Orange Mayor Reg Kidd has welcomed today’s announcement by the NSW Water Minister Melinda Pavey of $5 million for two water security projects.
The funding announced today will go towards two projects :
- $2.5 million for an expansion of Orange’s stormwater harvesting scheme which will boost the city’s secure yield of water
- $2.5 million for the construction of a new 5 km pipeline from the Spring Creek dam to the Orange Water Treatment Plant.
Orange mayor said the two projects will make a major contribution to Orange’s future.
“I’m delighted the NSW Government has delivered the funds to let these two projects be built”, Cr Reg Kidd said. “They both have huge potential.”
“Orange’s stormwater harvesting system is already making a big difference to getting Orange through this drought. The brilliance of this system is that in the middle of a drought, it’s delivering water.
“In September, we had below average rainfall, and because of the drought, that rain soaked into parched paddocks and there was no normal run-off. But with our stormwater harvesting we could collect run-off from streets and car-parks, and from those two rain events we were able to harvest eight days of water.
“We have two suburban creeks in Orange that are part of the stormwater harvesting, but currently only one of them, Ploughmans Creek, has a series of constructed wetlands. It’s the wetlands that smooth out sudden flows and let us harvest water for longer.
“This funding will let us build new wetlands on Blackman Swamp Creek at a site in north Orange alongside the bypass. That will increase the amount of water our stormwater harvesting can contribute each year. It will increase our secure yield of water.”
“The wetlands have a crucial role in taking the water that comes from suburban areas during a storm, and cleaning it up by letting it move slowly through a shallow wetland with lots of plants and lots of sunlight,” Cr Reg Kidd said. “Wetlands like this have been built in residential areas in Ploughmans Valley, Somerset and the Brooklands areas.”
“After Blackmans Swamp Creek leaves town and is boosted by flows from the east Orange stormwater channels, the water would reach the wetland where it could be accessed and pumped to the storage ponds. “Currently there’s only a small weir that allows for pumping only after heavy storms. The new wetland will even out the peaks as well as deliver cleaner water,” Cr Reg Kidd said.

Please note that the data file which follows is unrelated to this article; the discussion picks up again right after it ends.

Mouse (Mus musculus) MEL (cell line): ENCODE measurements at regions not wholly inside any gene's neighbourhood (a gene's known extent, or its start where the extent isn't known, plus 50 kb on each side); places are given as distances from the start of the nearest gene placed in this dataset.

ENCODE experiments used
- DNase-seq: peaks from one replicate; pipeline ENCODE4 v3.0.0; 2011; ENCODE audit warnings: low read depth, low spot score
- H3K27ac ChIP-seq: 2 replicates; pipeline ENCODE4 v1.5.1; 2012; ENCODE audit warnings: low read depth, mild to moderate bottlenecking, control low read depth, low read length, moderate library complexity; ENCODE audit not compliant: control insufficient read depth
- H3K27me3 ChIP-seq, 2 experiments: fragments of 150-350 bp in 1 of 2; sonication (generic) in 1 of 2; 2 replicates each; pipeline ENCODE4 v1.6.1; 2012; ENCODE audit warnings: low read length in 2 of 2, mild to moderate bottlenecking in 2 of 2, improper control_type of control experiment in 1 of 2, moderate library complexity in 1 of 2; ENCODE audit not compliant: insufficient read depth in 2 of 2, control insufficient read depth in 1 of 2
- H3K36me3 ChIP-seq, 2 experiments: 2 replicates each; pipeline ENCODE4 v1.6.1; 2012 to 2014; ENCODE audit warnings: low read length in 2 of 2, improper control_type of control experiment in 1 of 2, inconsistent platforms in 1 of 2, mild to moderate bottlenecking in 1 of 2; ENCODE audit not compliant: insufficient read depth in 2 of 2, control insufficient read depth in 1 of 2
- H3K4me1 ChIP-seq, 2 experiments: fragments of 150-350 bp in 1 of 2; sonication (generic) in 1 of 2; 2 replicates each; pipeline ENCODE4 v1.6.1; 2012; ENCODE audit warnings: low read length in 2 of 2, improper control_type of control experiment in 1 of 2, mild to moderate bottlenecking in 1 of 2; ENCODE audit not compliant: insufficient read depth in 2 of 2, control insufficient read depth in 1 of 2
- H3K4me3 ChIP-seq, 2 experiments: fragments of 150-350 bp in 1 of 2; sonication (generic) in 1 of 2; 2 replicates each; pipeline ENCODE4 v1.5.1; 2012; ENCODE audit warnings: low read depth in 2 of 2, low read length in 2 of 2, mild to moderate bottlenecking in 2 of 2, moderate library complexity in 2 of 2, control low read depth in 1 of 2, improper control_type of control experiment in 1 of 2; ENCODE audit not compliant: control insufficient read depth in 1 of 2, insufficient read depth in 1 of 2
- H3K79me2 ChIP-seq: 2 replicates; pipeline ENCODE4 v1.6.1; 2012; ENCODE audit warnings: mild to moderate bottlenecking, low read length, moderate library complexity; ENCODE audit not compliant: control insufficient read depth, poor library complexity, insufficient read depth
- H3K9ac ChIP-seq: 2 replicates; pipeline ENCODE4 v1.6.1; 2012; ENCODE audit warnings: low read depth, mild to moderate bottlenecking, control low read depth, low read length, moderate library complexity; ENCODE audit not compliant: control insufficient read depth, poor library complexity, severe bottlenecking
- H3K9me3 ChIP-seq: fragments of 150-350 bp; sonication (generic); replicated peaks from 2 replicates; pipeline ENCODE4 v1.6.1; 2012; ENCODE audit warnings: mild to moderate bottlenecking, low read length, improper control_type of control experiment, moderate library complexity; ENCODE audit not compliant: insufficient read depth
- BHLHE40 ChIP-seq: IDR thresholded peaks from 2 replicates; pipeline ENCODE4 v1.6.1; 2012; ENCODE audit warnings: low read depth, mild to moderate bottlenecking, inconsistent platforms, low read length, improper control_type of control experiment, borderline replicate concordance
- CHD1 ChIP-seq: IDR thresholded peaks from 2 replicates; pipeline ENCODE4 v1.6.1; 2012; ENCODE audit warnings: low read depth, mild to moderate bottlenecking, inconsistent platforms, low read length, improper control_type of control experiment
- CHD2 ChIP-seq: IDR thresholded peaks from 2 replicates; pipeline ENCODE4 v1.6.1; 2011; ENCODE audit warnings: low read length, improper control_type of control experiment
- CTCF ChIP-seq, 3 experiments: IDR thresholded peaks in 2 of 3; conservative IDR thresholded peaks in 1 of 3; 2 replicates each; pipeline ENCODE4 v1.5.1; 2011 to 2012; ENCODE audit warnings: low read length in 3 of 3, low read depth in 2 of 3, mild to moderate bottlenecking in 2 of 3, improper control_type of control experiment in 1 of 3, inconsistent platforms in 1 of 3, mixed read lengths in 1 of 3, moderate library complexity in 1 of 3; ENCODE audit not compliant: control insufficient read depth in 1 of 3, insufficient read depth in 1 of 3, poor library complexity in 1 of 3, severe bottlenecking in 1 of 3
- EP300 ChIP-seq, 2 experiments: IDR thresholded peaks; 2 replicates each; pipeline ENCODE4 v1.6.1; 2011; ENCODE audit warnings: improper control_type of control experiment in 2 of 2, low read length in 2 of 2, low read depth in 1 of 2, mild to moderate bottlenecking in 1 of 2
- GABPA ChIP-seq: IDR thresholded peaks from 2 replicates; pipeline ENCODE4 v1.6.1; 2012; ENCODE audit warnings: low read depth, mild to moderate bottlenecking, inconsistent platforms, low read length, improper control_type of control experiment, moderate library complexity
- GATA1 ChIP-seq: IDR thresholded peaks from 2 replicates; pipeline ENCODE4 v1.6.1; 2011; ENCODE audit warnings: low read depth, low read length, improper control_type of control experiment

Orange City Council’s Infrastructure Committee chair Cr Jeff Whitton said the proposal to build a new pipeline from Spring Creek dam to Orange’s Water Treatment Plant in Icely Road will deliver significant water savings.
“Currently when water is released from Spring Creek into Suma Park dam, the water flows along an open creek,” Cr Jeff Whitton said. “Whenever we release water from Spring Creek, as we did in September, we try to do it at a time when we can minimise the water losses that happen through evaporation and groundwater losses.”
“By building a pipeline, any water losses will be considerably less. It also gives us the flexibility, that if we have to, we can pump directly to the water treatment plant, by-passing Suma Park dam.”
FURTHER INFORMATION :
- Orange City Council has already begun preliminary design work on the pipeline project.
- The project would involve the upgrade of an existing pump station at Spring Creek dam.
- Pending government approvals, it’s expected the project could go to tender in the first half of next year.
- The proposed 375 mm diameter pipeline could transfer up to 9 megalitres ML per day from Spring Creek Dam direct to Icely Road Water Treatment Plant
- Compared to transferring water by Gosling Creek, transferring water by pipeline would result in water savings of 3 – 4%
- It’s expected the new wetland area would store around 14 megalitres of water
- Preliminary work on the design of the project and requirements for an environmental review have begun.
- It’s estimated the new wetland would double the secure yield from Blackmans Swamp Creek, bringing the total for the Blackmans Scheme from 850 ML/year to 1,700 ML/year.